Softball looking for runs
The lack of offense in the Olympics stirs debated over how to help the batters.
By Compiled from Times wires
© St. Petersburg Times, published September 25, 2000
BLACKTOWN, Australia -- Three no-hitters in 28 games.
Only one team hitting above .200.
Olympic softball desperately needs offense as it heads into the medal round. Even the sport's bosses are concerned that games are becoming big yawns because pitchers are so dominant.
"We certainly want to make it more appealing to the fans," Don Porter, president of the International Softball Federation, said last week at the Blacktown Olympic Center. "We want to see our sport develop worldwide."
How bad is the problem?
Japanese ace Juri Takayama won five games in the preliminary round with a 0.34 earned-run average that barely broke the top 10. Nine pitchers had ERAs of 0.00.
U.S. pitchers broke the tournament's strikeout record on consecutive nights, raising it from 15 to 25. In the United States-Australia game, the teams whiffed 43 times, though those numbers were inflated by the extra innings made necessary by the teams' inability to score in regulation.
Of the four teams that made the medal round -- the United States, Australia, Japan and China -- none had an ERA above 1.00. U.S. pitchers fanned 100 while allowing one earned run in seven games.
Ron Radigonda, executive director of the Amateur Softball Association of America, the sport's U.S. governing body, said he thinks the international federation "has seen enough in this tournament that they're ready to see if something needs to be done."
"I don't want to say juice up the ball because people get into the whole baseball thing. But it could be a little bit more lively, which is going to give us a little more offense," he said.
International softball already starts every half-inning after the ninth with a runner on second for fear that without it, teams might never score.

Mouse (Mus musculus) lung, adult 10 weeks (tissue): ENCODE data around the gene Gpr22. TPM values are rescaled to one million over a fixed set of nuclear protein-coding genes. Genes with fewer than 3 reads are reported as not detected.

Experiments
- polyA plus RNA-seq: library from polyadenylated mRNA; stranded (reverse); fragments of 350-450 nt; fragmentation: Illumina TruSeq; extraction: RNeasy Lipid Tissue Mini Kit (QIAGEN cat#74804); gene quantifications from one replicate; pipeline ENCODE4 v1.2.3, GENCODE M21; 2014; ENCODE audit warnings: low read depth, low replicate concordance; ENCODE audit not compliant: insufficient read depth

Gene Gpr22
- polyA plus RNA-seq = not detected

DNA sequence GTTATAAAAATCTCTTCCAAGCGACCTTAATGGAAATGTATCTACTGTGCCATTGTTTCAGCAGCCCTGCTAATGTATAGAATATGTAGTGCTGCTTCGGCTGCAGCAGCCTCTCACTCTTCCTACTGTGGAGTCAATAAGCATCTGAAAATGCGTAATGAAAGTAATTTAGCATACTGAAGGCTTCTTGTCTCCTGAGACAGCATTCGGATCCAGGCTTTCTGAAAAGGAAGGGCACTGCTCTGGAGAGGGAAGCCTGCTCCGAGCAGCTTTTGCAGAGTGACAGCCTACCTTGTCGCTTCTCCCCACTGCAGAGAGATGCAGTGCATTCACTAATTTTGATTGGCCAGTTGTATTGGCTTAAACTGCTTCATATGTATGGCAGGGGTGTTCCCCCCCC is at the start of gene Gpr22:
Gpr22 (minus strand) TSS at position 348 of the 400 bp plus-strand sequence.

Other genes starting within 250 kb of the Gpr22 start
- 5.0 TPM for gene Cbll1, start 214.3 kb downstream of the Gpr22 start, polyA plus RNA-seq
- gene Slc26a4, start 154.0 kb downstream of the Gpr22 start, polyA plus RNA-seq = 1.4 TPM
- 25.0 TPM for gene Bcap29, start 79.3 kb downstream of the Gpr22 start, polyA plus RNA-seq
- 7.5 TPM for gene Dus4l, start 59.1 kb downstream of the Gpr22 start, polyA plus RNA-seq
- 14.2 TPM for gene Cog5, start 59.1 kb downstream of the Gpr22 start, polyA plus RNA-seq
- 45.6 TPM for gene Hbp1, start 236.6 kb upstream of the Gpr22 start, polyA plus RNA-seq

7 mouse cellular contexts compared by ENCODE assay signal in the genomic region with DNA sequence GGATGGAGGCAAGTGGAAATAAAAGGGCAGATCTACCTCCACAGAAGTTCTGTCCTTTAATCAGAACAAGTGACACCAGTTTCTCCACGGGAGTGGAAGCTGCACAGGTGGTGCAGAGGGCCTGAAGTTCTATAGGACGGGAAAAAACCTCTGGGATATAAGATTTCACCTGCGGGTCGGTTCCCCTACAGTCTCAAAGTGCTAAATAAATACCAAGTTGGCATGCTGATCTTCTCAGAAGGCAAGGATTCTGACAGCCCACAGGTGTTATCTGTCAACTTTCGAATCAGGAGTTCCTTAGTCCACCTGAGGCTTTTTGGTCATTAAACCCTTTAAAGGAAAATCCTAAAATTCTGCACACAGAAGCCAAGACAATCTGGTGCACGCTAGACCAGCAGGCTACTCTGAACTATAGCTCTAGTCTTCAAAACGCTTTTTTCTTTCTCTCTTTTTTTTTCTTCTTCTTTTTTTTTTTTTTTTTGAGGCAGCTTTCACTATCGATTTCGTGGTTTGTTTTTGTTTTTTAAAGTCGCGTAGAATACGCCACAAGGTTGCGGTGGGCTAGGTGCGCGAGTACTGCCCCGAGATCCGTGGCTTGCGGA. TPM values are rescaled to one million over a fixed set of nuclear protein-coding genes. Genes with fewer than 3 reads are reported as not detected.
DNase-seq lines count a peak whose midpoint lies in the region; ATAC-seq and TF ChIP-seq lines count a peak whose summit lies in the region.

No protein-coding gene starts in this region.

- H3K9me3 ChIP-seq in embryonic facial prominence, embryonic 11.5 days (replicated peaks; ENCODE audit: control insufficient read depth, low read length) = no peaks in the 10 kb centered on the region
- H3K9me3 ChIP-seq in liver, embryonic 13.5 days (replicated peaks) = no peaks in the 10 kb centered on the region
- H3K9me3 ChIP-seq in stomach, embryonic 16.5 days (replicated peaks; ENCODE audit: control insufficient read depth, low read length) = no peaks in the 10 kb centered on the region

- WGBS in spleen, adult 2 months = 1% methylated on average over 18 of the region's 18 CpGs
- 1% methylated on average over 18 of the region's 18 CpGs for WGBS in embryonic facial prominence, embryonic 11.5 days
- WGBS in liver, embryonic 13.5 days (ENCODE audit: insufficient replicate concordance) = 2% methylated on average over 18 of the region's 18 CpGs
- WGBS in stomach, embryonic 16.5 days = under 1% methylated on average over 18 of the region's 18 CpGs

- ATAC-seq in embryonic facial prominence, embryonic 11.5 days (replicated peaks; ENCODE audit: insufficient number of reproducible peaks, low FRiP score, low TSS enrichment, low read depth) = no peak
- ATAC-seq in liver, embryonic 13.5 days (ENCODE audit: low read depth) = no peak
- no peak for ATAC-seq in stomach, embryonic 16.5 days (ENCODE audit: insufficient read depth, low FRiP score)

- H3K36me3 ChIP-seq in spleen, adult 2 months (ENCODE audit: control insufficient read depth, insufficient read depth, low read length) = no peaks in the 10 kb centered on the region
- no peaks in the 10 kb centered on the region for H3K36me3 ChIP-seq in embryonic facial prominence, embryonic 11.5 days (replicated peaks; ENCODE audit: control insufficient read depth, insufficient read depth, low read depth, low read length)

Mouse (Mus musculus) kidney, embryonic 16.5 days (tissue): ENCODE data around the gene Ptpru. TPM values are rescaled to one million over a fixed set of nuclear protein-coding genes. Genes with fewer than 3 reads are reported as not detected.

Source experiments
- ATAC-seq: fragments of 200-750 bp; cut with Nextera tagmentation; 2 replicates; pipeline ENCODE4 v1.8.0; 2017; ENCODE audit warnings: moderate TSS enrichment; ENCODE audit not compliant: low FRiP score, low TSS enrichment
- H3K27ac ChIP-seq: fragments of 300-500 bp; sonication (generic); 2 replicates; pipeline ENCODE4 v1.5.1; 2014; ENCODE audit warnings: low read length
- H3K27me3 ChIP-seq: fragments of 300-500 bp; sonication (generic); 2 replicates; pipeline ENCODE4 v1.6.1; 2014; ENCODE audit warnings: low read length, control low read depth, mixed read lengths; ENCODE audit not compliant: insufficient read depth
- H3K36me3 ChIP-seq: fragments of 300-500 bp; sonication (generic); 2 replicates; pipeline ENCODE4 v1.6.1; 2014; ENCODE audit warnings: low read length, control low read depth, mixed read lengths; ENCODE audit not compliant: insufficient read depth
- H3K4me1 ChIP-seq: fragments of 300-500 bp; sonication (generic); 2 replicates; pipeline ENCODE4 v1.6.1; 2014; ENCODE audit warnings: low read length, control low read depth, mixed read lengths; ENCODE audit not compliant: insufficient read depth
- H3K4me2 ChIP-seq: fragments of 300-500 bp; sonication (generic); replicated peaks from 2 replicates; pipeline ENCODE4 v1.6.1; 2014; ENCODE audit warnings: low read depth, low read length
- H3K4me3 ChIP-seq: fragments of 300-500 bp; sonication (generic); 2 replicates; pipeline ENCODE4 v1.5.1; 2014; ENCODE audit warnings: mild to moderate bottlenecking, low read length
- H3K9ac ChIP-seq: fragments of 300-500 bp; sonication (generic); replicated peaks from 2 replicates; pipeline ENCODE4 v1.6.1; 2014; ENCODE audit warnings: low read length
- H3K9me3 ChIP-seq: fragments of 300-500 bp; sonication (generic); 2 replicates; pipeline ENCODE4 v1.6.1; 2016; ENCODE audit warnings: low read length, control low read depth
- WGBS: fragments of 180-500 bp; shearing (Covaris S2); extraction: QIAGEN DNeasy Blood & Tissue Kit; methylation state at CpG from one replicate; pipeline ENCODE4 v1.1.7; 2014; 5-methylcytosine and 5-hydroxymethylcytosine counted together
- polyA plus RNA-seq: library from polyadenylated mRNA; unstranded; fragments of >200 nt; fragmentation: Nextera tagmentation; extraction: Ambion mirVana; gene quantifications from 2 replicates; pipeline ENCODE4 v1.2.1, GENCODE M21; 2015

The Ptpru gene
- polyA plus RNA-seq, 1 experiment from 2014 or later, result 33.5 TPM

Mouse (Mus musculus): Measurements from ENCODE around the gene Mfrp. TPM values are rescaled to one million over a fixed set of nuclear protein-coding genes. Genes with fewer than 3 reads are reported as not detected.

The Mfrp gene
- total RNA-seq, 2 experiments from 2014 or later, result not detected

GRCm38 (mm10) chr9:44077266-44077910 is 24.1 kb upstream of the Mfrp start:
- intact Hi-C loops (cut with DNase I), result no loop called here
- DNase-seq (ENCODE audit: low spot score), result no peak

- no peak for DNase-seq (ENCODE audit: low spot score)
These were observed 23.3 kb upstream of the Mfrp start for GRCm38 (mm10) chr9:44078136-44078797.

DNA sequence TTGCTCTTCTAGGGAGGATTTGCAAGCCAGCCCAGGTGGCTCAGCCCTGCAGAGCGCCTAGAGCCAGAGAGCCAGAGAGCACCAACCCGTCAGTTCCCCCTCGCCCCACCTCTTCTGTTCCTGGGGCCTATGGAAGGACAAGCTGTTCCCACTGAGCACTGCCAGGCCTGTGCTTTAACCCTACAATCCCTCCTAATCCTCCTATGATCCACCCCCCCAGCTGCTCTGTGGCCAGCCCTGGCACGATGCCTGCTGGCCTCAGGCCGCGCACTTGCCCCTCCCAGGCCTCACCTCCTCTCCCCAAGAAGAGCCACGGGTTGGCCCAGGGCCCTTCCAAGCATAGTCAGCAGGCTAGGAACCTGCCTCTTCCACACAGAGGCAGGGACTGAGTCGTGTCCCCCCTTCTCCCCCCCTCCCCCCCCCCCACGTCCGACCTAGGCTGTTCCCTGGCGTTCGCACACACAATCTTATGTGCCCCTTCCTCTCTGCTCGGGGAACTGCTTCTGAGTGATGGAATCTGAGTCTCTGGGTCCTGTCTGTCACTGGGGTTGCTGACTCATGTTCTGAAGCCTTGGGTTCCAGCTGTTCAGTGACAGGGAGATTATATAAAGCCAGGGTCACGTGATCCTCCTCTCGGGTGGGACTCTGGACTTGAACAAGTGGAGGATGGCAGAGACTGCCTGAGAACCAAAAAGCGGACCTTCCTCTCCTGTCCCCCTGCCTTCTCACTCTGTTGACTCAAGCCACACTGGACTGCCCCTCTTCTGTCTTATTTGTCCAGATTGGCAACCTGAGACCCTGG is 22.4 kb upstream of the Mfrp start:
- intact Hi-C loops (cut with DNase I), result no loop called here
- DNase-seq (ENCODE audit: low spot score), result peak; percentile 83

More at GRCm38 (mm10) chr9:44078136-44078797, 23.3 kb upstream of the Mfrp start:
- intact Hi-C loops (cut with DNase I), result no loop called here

Radigonda suggests three solutions:
Move the pitching rubber back 3 feet, so it is 43 feet from home plate. This is the most frequently cited solution, in part because 43 feet is the rule in NCAA games.
Change the dimensions of the outfield from the standard 200 feet in all directions to 190 down the lines and 220 in center. This would make it easier to hit homers down the line and would change some hits that would have been long gap singles into doubles.
And yes, maybe make the ball harder so it will travel farther when batters hit it. The international federation also may consider using an optic ball like the yellow one used in NCAA games, Porter said.
"If we want to expose the sport to the masses, I think we need to look into it," Radigonda said. "If we want the sport to grow internationally, it's got to have liveliness. The purists in the game would hate it because they love 30-inning 0-0 games. But that's not going to put fans in the seats."
Much of the talk at the Olympics has been about moving the pitcher's circle back. Men play at 46 feet, and though male pitchers throw as much as 10 mph faster than females, offense is not as scarce.
Women pitch from 43 feet in college, and they did in the Women's Professional Softball League until the league moved the circle to 40 feet in an attempt to attract players more comfortable with the international game.
U.S. stays alive
The United States still has a chance at a gold medal. It's just taking more work than expected.
Heavily favored before a three-game losing streak brought them to the brink of elimination, the Americans clinched at least a bronze medal when Stacey Nuveman homered in the third extra inning to beat China 3-0.
The deep drive gave the Americans their first extra-inning win after three losses. The homer started the crowd, led by manager Tom Lasorda and the U.S. baseball team, into a chant of "U-S-A!"
China, which lost to the Americans in the gold medal game in 1996 and beat them 2-0 in 14 innings in the round robin portion of this tournament, finished fourth.
Having avenged one of their preliminary round losses, the Americans will try to do the same against Australia. The winner plays Japan in the gold medal game.
Japan beat Australia 1-0 earlier in the day.
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